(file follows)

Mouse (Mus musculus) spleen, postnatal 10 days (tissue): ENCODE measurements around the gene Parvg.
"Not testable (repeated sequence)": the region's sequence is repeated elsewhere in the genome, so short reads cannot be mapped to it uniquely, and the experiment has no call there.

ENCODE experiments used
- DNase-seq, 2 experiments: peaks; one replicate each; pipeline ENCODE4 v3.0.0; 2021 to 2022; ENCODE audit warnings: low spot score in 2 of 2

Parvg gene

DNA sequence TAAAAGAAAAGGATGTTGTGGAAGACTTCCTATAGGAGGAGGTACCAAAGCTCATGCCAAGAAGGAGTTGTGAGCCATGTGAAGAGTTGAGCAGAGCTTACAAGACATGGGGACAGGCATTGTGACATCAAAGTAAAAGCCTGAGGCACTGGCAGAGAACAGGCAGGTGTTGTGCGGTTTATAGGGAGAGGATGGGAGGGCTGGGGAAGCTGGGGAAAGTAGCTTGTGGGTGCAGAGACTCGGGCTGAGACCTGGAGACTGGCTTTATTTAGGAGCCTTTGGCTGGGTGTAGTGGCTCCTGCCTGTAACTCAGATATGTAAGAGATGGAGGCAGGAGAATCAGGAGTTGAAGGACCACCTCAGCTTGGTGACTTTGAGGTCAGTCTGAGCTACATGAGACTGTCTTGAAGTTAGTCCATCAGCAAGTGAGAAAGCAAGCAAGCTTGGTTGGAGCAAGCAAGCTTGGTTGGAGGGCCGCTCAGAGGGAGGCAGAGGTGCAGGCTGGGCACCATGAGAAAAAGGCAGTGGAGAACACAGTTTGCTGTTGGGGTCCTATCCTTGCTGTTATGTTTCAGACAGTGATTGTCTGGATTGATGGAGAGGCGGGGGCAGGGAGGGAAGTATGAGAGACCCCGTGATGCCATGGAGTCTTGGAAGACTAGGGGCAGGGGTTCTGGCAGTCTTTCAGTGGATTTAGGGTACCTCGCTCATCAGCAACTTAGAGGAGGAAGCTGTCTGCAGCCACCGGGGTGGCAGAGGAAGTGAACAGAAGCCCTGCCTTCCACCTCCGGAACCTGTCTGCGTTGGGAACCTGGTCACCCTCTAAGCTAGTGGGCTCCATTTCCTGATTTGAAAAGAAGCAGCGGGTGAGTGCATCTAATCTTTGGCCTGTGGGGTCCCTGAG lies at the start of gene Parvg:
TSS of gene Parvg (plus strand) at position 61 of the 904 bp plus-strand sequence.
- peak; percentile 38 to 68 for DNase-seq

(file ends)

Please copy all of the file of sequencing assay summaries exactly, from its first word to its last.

Mouse (Mus musculus) spleen, postnatal 10 days (tissue): ENCODE measurements around the gene Parvg.
"Not testable (repeated sequence)": the region's sequence is repeated elsewhere in the genome, so short reads cannot be mapped to it uniquely, and the experiment has no call there.

ENCODE experiments used
- DNase-seq, 2 experiments: peaks; one replicate each; pipeline ENCODE4 v3.0.0; 2021 to 2022; ENCODE audit warnings: low spot score in 2 of 2

Parvg gene

DNA sequence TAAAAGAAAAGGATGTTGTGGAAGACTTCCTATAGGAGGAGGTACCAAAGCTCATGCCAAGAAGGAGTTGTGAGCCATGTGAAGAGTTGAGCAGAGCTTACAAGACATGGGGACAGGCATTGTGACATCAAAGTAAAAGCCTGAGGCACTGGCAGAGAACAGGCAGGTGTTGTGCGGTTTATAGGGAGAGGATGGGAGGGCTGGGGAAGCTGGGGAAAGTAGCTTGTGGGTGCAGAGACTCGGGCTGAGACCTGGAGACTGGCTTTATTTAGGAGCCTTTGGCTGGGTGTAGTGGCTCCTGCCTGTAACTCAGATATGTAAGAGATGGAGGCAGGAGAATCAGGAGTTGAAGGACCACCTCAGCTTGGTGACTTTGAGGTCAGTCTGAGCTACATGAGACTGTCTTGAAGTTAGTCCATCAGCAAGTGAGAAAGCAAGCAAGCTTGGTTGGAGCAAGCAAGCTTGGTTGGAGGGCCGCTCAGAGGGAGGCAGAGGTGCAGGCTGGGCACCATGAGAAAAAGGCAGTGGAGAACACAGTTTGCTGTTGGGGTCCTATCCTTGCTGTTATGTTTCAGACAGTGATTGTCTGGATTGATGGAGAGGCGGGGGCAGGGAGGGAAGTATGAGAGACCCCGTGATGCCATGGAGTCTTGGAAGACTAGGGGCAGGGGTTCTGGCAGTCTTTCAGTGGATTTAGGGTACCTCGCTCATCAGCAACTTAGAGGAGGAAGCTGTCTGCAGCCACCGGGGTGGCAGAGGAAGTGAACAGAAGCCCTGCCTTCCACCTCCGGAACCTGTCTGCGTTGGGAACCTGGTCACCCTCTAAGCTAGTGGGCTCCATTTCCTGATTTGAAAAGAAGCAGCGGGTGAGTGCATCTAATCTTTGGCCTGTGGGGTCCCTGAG lies at the start of gene Parvg:
TSS of gene Parvg (plus strand) at position 61 of the 904 bp plus-strand sequence.
- peak; percentile 38 to 68 for DNase-seq